shadesong just made me aware of CreateSpace, a new print-on-demand, sales and distribution service for multiple media including audio CDs, books, and DVDs. Folks are excited because this holds out the promise of self-publishing without the stigma. But does it work?
Why CreateSpace is attractive
CreateSpace prints books, CDs and other media on demand and enables you to sell them through Amazon. Amazon sales equal a much higher comfort level for buyers.
Yes, CreateSpace books do appear to show up in Amazon title searches, at least in my tests. "Search Inside This Book" is also supported. And I would not be surprised if they appeared in "people who bought X also bought Y" lists generated by Amazon.
Dollars and cents: where it gets tricky
I priced out the use of CreateSpace for two media: books and music CDs. I ignored their own examples, which are rather optimistic, and went for scenarios involving prices customers might willingly pay.
It would be hard to make much money on an audio CD produced with them, with a base fee of $4.95/unit and an Amazon sales cut of 45%. You earn a 55 cent profit on a $10 CD, a $1.10 profit on an $11 CD, a $1.65 profit on a $12 CD. Can't get away with charging any higher than that for music. The good news is that I do see prices for CDs in the $11/$12 range, although popular new releases are sometimes much lower.
If you use a CreateSpace E-Store instead of Amazon, you lose less dough, but you lose that warm fuzzy Amazon One-Click feeling.
The story with books is similar. Asking $10 for a 200-page paperback book with no color inside might be asking a lot. But you'll pay a $3.15 fixed fee, plus 30% for Amazon ($3.00), plus 2 cents per page ($4). That adds up to $10.15. so you can't ask $10 for your book.
If you step up to $12 for that 200-page book, though, you'll make a profit of $1.25.
For comparison, Ursula Le Guin's Wizard of Earthsea is close to 200 pages and sells for $11.20 new on Amazon. So $12 is a defensible price tag.
Note that while Wizard of Earthsea is better than anything I'm likely to write, the book has been out a long time and there is no shortage of supply. So there's no reason to assume an inflated price for it. This makes it a reasonable price comparison point for short novels.
Of course, modern genre novels tend to be longer. So let's say we're talking 400 paperback pages. Then you're looking at an extra $4 in per-page fees. You can't sell it for $15, you go into the red there. The math works at $20, with a profit of $2.85.
But good luck selling a 400-page paperback for $20. For comparison, Greg Bear's Moving Mars (well-written science fiction, not junk by any standard) is 500 pages and it's available for just under $10 on Amazon.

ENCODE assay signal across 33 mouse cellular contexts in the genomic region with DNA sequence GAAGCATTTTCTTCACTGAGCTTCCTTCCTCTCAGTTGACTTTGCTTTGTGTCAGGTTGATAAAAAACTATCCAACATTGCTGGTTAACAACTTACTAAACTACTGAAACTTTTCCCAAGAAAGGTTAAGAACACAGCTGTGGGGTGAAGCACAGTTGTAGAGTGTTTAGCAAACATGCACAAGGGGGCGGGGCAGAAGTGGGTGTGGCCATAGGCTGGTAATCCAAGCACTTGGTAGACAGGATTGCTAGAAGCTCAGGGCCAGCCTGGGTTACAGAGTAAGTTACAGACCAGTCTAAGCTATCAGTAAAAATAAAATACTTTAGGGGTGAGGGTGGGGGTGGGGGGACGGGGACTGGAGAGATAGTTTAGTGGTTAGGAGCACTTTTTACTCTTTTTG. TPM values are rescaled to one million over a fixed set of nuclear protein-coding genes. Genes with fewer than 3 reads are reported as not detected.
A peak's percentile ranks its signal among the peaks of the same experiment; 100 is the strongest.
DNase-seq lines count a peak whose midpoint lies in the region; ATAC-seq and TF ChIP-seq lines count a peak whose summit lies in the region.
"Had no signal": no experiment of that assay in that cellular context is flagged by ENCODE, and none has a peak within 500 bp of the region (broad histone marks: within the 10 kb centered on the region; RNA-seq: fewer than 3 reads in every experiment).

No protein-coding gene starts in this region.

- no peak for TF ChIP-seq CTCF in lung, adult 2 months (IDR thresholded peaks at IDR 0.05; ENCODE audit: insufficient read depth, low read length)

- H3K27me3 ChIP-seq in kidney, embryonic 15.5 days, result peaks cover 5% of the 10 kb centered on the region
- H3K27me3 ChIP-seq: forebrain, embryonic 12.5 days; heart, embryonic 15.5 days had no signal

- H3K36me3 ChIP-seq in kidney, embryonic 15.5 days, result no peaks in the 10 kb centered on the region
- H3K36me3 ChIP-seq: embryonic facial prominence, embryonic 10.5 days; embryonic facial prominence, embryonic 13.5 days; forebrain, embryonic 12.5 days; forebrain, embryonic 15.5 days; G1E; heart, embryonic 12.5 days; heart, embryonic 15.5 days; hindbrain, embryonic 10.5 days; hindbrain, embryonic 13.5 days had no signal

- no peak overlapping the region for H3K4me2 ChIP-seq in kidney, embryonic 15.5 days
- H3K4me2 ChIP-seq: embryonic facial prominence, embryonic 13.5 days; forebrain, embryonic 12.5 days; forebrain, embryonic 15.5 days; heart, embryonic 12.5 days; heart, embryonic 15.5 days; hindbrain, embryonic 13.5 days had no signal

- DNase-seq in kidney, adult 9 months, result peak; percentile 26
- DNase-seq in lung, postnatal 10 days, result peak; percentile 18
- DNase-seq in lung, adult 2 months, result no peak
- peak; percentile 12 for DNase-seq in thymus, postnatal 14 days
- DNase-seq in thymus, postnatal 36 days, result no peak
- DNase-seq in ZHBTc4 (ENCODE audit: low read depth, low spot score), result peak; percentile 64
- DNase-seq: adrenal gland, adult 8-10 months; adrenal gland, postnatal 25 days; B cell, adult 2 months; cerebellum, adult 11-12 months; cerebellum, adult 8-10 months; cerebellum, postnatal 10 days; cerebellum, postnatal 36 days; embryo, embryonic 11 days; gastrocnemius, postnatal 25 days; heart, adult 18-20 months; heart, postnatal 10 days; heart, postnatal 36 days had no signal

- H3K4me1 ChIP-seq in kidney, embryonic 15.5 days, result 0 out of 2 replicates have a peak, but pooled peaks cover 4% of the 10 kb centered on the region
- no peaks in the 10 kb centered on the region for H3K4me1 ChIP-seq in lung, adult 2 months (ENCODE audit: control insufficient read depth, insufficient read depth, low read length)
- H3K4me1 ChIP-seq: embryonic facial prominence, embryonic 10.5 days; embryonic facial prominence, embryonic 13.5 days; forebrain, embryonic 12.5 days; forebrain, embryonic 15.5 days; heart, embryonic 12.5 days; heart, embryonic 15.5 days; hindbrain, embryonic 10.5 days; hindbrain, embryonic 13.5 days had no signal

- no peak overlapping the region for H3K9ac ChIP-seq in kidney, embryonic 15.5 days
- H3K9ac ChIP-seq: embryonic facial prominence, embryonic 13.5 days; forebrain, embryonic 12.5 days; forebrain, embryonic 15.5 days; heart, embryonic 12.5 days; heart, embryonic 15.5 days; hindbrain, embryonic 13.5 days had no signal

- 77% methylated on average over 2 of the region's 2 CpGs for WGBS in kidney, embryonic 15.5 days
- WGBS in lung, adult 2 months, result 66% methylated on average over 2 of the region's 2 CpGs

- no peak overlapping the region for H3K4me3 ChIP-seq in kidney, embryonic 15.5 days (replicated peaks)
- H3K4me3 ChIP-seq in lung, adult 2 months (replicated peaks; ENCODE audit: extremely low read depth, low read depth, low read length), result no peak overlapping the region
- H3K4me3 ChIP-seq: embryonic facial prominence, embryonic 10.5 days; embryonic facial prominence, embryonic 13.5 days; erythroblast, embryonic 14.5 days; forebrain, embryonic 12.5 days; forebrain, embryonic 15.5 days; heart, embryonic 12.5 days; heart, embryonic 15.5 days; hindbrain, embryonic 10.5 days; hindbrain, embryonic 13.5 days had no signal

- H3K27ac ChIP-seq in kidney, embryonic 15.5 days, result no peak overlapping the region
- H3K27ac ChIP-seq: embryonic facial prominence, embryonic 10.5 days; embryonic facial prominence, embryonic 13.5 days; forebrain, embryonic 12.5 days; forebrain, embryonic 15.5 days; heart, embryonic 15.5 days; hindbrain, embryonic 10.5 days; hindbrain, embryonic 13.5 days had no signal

What You Don't Get
When you choose not to work with a traditional publisher, you don't get the credibility attached to their name. Also, you don't get placement in brick and mortar bookstores (some self-published authors manage this on their own, but it's a helluva job). There will be no book-of-the-month-club edition of your book, at least unless you have already successfully marketed many copies yourself.
In a nutshell: marketing is your job, 100%.
Also, the connection with CreateSpace may attach a stigma to your work among those who understand how CreateSpace works, though never so bad as the stigma attached to subsidy publishers who pretend to be something else.
The Bottom Line
CreateSpace do take a bite, don't she!
For audio CDs aimed at a general music audience, it's a bite that still permits a price your listeners might be willing to pay.
For short novels, the situation is similar. At 200 pages, you can price your book tolerably.
Authors of longer novels probably won't be happy with CreateSpace, due to a high break-even point (no, CreateSpace won't let you sell at a loss, even if you want to).
The big winners will probably be those who have a built-in audience that doesn't care if the book costs $10 more than books of a comparable length, because of the content. If you've written the one and only decent book on roller derby for cats, cats on wheels are going to buy it anyway.
Costs, and therefore potential sales prices, are lower if you use a CreateSpace e-store instead of Amazon. But access to Amazon's payment system, which holds out the promise that customers will see your stuff as more legitimate and pay you with less anxiety, is a big part of the appeal of CreateSpace.
Yes, I would probably try CreateSpace if I had a perfectly good book that nobody wanted to publish. But if you don't have a built-in audience of, say, 100 people who are chomping at the bit to buy your book, simply popping it up on CreateSpace won't change that. There's Too Much Stuff Out There As It Is. CreateSpace helps quite a bit with sales and distribution, but don't kid yourself: you are the marketing department.